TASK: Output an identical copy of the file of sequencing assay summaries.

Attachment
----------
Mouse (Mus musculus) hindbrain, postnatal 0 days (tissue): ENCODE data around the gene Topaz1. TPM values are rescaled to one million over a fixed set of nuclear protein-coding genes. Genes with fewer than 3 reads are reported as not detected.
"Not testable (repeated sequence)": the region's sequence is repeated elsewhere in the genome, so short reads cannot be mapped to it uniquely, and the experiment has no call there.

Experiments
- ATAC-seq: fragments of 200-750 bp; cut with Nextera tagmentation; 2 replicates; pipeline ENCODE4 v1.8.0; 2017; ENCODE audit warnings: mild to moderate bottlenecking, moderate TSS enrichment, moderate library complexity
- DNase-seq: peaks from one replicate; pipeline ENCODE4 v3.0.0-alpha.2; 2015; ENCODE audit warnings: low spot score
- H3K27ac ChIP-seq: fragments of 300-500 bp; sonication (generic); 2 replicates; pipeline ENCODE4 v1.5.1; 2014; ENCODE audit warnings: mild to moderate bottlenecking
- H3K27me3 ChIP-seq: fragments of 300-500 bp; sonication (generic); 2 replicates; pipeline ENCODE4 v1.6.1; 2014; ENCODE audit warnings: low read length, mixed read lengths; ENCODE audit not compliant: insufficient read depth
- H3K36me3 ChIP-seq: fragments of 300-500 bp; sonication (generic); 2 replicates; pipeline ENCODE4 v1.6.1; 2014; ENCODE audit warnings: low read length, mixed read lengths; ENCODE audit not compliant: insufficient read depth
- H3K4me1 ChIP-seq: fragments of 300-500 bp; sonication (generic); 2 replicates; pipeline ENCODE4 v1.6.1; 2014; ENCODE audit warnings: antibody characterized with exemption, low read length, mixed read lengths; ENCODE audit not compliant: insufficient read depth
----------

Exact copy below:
Mouse (Mus musculus) hindbrain, postnatal 0 days (tissue): ENCODE data around the gene Topaz1. TPM values are rescaled to one million over a fixed set of nuclear protein-coding genes. Genes with fewer than 3 reads are reported as not detected.
"Not testable (repeated sequence)": the region's sequence is repeated elsewhere in the genome, so short reads cannot be mapped to it uniquely, and the experiment has no call there.

Experiments
- ATAC-seq: fragments of 200-750 bp; cut with Nextera tagmentation; 2 replicates; pipeline ENCODE4 v1.8.0; 2017; ENCODE audit warnings: mild to moderate bottlenecking, moderate TSS enrichment, moderate library complexity
- DNase-seq: peaks from one replicate; pipeline ENCODE4 v3.0.0-alpha.2; 2015; ENCODE audit warnings: low spot score
- H3K27ac ChIP-seq: fragments of 300-500 bp; sonication (generic); 2 replicates; pipeline ENCODE4 v1.5.1; 2014; ENCODE audit warnings: mild to moderate bottlenecking
- H3K27me3 ChIP-seq: fragments of 300-500 bp; sonication (generic); 2 replicates; pipeline ENCODE4 v1.6.1; 2014; ENCODE audit warnings: low read length, mixed read lengths; ENCODE audit not compliant: insufficient read depth
- H3K36me3 ChIP-seq: fragments of 300-500 bp; sonication (generic); 2 replicates; pipeline ENCODE4 v1.6.1; 2014; ENCODE audit warnings: low read length, mixed read lengths; ENCODE audit not compliant: insufficient read depth
- H3K4me1 ChIP-seq: fragments of 300-500 bp; sonication (generic); 2 replicates; pipeline ENCODE4 v1.6.1; 2014; ENCODE audit warnings: antibody characterized with exemption, low read length, mixed read lengths; ENCODE audit not compliant: insufficient read depth